He slumps and then moves toward me, meekly. He tells me he has bad anxiety but that he feels very calm around me. Will you stay the night with me? I will be gentle, he says. I shout at him, saying I am an Icelandic Elf and dangerous; stand back! He doesn’t believe me, he chuckles, approaching me. I say I have magic powers that will terrify him. Then he frowns, crossing his arms as though he has only just noticed me in his house, and doesn't approve of my antics. I tell him that I'm actually just a nobody-coffee-girl and that I have to be at Starbucks to open the store in 2 hours. He scoffs and gives me $20 for a cab and sends me away immediately. The door slams behind me.

-March 30 , 2009: He texts me at 7am saying I owe him $20 for the cab ride. What a creep!

-April 2, 2009: Why hasn’t he texted me?! Did I ruin it?! Is it over?! Why did I leave so fast?! What is wrong with me?!? I am shaking.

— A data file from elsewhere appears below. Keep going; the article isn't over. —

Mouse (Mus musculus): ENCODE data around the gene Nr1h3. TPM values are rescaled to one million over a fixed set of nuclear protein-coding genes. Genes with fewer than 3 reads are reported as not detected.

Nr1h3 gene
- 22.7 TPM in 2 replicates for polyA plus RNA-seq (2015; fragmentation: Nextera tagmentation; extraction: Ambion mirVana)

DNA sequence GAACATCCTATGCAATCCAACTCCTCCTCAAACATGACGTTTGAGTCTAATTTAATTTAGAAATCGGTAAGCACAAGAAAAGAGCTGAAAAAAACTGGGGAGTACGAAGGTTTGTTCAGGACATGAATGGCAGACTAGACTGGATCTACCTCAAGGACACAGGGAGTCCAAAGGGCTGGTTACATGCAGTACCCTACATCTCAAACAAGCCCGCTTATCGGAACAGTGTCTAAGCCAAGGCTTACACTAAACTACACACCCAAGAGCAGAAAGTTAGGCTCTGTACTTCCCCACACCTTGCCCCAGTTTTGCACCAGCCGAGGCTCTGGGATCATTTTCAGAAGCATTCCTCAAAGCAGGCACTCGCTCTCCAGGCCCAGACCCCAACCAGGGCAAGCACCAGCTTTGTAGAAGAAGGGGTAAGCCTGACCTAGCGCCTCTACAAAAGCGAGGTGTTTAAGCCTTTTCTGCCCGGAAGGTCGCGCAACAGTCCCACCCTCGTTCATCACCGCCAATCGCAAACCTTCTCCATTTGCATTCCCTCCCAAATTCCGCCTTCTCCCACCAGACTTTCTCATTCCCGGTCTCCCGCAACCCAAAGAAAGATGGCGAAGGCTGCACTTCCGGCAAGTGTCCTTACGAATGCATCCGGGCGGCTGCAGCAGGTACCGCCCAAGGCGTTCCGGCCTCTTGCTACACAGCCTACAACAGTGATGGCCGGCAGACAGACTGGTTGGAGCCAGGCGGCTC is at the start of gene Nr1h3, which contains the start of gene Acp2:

-April 8, 2009: That Billy Bob Thornton interview airs. Jian Ghomeshi is all over the local media. Then the international media. I want to know that he is ok! Why? He is a creep, I rationalize. But I want to know that he is ok. We had a connection didn’t we?!?! He said he needed me- that I'm funny, smart. I don't feel funny or smart. Why isn't he returning my texts?!?! He is all over the news now, and I am forced to see his smug face. But he doesn't return my texts.

-April 9, 2009: So, I prank call him as an Australian journalist that wants the scoop on the Billy Bob interview. He says he would love to talk to the Land Down-Under. Then he says I have a sexy accent and he desperately wants to meet and "go gown-under" at his house. He texts me immediately saying I almost fooled him but that I am back in his good books.